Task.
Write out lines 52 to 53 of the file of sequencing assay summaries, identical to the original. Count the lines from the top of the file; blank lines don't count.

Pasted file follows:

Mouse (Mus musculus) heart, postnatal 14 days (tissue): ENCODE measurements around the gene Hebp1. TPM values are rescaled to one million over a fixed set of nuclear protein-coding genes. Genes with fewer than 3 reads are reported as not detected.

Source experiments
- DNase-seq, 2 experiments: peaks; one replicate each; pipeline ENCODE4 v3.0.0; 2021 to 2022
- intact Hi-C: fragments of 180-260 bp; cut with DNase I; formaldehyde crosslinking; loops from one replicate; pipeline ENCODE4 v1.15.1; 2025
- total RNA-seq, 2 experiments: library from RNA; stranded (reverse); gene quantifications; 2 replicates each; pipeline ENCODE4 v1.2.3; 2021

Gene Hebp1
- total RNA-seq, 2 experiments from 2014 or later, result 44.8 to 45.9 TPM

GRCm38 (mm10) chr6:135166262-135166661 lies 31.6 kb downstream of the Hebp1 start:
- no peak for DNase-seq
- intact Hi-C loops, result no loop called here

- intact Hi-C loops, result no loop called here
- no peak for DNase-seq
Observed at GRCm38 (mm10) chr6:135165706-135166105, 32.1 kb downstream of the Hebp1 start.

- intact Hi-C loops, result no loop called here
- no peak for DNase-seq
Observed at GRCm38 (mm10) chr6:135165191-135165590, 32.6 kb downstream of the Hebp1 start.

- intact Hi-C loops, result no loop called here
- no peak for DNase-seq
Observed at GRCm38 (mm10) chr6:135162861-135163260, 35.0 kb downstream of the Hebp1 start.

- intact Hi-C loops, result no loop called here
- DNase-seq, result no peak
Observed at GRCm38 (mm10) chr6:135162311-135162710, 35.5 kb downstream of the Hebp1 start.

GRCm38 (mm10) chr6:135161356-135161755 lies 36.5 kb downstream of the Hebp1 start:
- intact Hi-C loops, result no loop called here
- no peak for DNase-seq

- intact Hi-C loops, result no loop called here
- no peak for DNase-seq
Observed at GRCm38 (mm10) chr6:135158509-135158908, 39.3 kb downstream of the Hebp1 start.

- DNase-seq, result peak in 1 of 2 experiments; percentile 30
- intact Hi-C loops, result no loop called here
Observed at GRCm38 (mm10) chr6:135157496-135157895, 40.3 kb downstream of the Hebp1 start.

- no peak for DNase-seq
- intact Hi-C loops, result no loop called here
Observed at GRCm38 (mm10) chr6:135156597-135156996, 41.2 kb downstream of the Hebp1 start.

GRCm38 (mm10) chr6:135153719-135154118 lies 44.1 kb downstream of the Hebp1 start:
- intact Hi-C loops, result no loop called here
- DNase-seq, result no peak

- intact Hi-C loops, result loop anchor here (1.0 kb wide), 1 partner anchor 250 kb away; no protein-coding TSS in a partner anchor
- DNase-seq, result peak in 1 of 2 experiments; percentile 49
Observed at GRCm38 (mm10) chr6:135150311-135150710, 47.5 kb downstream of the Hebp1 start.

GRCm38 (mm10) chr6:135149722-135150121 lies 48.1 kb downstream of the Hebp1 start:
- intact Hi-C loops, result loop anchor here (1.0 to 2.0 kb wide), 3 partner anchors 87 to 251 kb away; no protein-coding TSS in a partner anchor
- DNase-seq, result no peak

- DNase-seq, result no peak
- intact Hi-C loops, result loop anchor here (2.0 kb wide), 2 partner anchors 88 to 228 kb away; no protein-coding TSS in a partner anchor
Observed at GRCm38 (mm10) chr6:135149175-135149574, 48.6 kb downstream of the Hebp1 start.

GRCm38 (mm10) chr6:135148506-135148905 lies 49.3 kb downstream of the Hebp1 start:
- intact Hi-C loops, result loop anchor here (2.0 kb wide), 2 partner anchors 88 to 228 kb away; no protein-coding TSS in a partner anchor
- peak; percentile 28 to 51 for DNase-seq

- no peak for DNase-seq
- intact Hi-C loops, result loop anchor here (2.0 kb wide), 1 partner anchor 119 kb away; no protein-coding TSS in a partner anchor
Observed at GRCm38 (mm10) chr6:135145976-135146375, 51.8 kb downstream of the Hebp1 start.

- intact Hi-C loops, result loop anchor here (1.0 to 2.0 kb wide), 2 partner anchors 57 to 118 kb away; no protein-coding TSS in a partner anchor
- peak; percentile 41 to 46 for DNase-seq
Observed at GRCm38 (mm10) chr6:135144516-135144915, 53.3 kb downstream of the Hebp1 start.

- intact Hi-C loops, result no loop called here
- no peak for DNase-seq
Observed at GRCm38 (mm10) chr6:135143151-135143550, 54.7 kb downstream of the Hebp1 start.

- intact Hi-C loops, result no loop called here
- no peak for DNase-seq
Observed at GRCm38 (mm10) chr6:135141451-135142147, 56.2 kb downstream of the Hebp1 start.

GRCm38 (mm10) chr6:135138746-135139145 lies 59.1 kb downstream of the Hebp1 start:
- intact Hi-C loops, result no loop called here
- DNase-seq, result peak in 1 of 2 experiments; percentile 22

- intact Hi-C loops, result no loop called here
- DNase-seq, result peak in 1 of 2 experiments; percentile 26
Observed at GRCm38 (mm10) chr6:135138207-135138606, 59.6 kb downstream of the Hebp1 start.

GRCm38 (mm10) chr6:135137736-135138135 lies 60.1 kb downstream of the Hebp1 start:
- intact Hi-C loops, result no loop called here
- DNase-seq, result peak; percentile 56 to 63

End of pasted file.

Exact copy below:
Observed at GRCm38 (mm10) chr6:135145976-135146375, 51.8 kb downstream of the Hebp1 start.

- intact Hi-C loops, result loop anchor here (1.0 to 2.0 kb wide), 2 partner anchors 57 to 118 kb away; no protein-coding TSS in a partner anchor